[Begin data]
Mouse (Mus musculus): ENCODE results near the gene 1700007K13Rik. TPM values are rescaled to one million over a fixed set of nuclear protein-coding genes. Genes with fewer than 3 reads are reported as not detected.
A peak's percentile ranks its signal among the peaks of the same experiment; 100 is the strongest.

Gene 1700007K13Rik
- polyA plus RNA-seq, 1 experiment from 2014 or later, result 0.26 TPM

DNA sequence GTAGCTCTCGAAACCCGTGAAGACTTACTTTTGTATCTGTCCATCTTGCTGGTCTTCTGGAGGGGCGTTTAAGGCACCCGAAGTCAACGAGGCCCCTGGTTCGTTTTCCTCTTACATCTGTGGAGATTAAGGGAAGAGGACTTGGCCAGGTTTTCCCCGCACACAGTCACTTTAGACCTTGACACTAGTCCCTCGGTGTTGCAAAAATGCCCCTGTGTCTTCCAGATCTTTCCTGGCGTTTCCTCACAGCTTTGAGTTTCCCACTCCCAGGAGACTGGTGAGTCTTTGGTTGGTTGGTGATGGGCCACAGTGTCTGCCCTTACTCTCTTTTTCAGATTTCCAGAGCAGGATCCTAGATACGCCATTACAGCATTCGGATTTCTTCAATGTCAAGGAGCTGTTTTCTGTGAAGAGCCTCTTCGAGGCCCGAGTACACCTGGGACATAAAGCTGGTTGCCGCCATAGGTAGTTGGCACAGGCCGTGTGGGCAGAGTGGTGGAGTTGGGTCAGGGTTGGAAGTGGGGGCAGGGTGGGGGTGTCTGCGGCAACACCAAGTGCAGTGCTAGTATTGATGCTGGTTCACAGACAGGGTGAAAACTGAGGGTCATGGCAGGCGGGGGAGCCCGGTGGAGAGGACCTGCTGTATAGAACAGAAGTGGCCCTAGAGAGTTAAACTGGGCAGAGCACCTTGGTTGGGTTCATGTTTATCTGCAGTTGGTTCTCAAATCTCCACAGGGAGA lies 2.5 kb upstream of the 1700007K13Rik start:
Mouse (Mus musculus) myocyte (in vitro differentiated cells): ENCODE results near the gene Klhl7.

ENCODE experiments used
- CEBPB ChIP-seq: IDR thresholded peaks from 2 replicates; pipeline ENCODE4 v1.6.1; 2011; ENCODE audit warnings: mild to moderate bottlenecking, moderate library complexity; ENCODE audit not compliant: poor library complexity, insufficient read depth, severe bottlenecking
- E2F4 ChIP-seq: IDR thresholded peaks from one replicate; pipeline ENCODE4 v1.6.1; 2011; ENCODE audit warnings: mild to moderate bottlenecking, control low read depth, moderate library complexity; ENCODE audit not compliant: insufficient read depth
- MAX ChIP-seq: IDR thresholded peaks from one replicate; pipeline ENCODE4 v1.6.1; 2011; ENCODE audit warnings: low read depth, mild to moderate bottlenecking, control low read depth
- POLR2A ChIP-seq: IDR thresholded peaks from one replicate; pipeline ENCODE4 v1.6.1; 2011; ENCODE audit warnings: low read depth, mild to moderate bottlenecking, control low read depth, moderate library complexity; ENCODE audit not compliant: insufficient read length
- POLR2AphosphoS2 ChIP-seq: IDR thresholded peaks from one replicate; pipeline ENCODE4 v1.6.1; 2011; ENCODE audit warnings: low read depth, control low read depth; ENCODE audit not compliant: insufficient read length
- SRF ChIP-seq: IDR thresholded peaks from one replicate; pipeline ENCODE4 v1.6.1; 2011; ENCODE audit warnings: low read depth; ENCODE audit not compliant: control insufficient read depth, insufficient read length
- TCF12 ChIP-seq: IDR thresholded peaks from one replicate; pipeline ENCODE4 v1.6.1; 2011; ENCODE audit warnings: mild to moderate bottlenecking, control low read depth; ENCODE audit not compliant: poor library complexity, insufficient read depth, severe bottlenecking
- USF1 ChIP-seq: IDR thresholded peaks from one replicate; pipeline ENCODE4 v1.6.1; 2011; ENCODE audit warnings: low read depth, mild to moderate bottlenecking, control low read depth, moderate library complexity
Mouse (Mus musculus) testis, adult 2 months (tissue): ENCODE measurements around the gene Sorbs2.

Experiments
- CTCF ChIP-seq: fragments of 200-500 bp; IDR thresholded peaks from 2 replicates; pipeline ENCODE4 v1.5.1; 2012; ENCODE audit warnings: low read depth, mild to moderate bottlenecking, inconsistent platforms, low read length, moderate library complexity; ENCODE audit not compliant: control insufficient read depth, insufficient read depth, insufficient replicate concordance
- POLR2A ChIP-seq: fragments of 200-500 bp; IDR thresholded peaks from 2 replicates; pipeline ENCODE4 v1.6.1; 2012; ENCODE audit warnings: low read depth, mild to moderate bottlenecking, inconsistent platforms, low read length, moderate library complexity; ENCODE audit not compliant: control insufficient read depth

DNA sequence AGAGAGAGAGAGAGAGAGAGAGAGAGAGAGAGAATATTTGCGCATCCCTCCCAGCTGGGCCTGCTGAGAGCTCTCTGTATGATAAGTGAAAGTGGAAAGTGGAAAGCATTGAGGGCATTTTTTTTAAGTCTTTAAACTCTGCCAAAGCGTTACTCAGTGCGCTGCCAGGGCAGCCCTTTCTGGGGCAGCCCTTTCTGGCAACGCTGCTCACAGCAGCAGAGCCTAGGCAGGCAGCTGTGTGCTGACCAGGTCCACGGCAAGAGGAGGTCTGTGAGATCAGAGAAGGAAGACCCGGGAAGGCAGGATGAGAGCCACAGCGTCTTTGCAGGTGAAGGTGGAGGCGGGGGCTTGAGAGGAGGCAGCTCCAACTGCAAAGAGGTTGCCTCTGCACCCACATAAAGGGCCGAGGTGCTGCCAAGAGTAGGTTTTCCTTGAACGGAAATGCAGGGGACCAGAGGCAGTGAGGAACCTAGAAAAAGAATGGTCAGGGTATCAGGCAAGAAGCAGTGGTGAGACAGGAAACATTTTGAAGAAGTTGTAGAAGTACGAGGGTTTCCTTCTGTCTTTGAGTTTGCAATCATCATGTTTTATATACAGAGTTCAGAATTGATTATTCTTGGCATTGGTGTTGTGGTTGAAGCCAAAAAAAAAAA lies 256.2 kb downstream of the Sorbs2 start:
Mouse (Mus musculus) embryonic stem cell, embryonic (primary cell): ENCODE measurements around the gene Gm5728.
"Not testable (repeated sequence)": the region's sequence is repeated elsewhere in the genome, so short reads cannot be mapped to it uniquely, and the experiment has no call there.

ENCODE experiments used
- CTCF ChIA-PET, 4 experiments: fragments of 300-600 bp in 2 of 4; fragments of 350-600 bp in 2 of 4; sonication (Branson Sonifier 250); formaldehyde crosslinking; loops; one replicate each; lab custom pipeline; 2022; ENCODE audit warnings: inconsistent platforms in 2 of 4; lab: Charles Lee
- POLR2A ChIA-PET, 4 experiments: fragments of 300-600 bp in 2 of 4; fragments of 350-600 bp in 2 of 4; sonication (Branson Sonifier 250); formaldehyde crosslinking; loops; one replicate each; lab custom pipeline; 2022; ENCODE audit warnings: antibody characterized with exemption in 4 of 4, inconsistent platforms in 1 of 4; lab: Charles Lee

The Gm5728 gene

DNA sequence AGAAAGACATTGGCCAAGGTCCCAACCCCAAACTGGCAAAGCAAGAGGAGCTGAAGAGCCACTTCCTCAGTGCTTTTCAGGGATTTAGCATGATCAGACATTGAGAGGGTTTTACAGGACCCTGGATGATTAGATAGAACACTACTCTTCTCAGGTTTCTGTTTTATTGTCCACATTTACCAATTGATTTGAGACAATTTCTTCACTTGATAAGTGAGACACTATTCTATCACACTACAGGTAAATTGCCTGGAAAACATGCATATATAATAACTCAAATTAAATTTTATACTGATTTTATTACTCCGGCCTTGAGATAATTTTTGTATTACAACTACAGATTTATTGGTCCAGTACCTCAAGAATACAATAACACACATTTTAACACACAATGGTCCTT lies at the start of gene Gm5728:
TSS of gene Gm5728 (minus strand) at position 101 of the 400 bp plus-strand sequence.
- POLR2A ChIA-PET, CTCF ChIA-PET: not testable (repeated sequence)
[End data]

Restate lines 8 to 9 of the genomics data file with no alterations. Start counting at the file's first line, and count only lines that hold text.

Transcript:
- CEBPB ChIP-seq: IDR thresholded peaks from 2 replicates; pipeline ENCODE4 v1.6.1; 2011; ENCODE audit warnings: mild to moderate bottlenecking, moderate library complexity; ENCODE audit not compliant: poor library complexity, insufficient read depth, severe bottlenecking
- E2F4 ChIP-seq: IDR thresholded peaks from one replicate; pipeline ENCODE4 v1.6.1; 2011; ENCODE audit warnings: mild to moderate bottlenecking, control low read depth, moderate library complexity; ENCODE audit not compliant: insufficient read depth